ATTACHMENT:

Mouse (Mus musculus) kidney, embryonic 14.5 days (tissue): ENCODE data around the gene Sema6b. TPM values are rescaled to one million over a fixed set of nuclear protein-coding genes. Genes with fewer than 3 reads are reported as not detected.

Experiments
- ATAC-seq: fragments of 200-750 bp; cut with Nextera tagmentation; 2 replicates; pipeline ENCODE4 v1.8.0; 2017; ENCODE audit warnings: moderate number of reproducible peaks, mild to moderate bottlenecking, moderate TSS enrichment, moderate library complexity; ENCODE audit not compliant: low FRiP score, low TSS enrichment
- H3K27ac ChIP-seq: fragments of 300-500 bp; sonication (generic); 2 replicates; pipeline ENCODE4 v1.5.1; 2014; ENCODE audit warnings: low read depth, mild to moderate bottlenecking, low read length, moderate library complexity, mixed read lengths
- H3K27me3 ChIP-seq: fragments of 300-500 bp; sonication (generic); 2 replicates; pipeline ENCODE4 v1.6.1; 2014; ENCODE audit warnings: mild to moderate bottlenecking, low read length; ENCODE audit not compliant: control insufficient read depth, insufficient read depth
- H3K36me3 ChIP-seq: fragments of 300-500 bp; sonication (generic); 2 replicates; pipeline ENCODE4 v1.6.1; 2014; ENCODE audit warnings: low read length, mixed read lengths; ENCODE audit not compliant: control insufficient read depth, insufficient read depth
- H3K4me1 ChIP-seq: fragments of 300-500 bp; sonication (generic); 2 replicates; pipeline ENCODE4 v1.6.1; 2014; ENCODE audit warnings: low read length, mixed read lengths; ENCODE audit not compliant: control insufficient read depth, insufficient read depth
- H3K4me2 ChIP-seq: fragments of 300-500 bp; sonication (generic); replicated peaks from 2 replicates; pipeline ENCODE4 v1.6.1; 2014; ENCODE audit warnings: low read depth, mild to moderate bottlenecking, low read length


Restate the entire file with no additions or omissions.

Mouse (Mus musculus) kidney, embryonic 14.5 days (tissue): ENCODE data around the gene Sema6b. TPM values are rescaled to one million over a fixed set of nuclear protein-coding genes. Genes with fewer than 3 reads are reported as not detected.

Experiments
- ATAC-seq: fragments of 200-750 bp; cut with Nextera tagmentation; 2 replicates; pipeline ENCODE4 v1.8.0; 2017; ENCODE audit warnings: moderate number of reproducible peaks, mild to moderate bottlenecking, moderate TSS enrichment, moderate library complexity; ENCODE audit not compliant: low FRiP score, low TSS enrichment
- H3K27ac ChIP-seq: fragments of 300-500 bp; sonication (generic); 2 replicates; pipeline ENCODE4 v1.5.1; 2014; ENCODE audit warnings: low read depth, mild to moderate bottlenecking, low read length, moderate library complexity, mixed read lengths
- H3K27me3 ChIP-seq: fragments of 300-500 bp; sonication (generic); 2 replicates; pipeline ENCODE4 v1.6.1; 2014; ENCODE audit warnings: mild to moderate bottlenecking, low read length; ENCODE audit not compliant: control insufficient read depth, insufficient read depth
- H3K36me3 ChIP-seq: fragments of 300-500 bp; sonication (generic); 2 replicates; pipeline ENCODE4 v1.6.1; 2014; ENCODE audit warnings: low read length, mixed read lengths; ENCODE audit not compliant: control insufficient read depth, insufficient read depth
- H3K4me1 ChIP-seq: fragments of 300-500 bp; sonication (generic); 2 replicates; pipeline ENCODE4 v1.6.1; 2014; ENCODE audit warnings: low read length, mixed read lengths; ENCODE audit not compliant: control insufficient read depth, insufficient read depth
- H3K4me2 ChIP-seq: fragments of 300-500 bp; sonication (generic); replicated peaks from 2 replicates; pipeline ENCODE4 v1.6.1; 2014; ENCODE audit warnings: low read depth, mild to moderate bottlenecking, low read length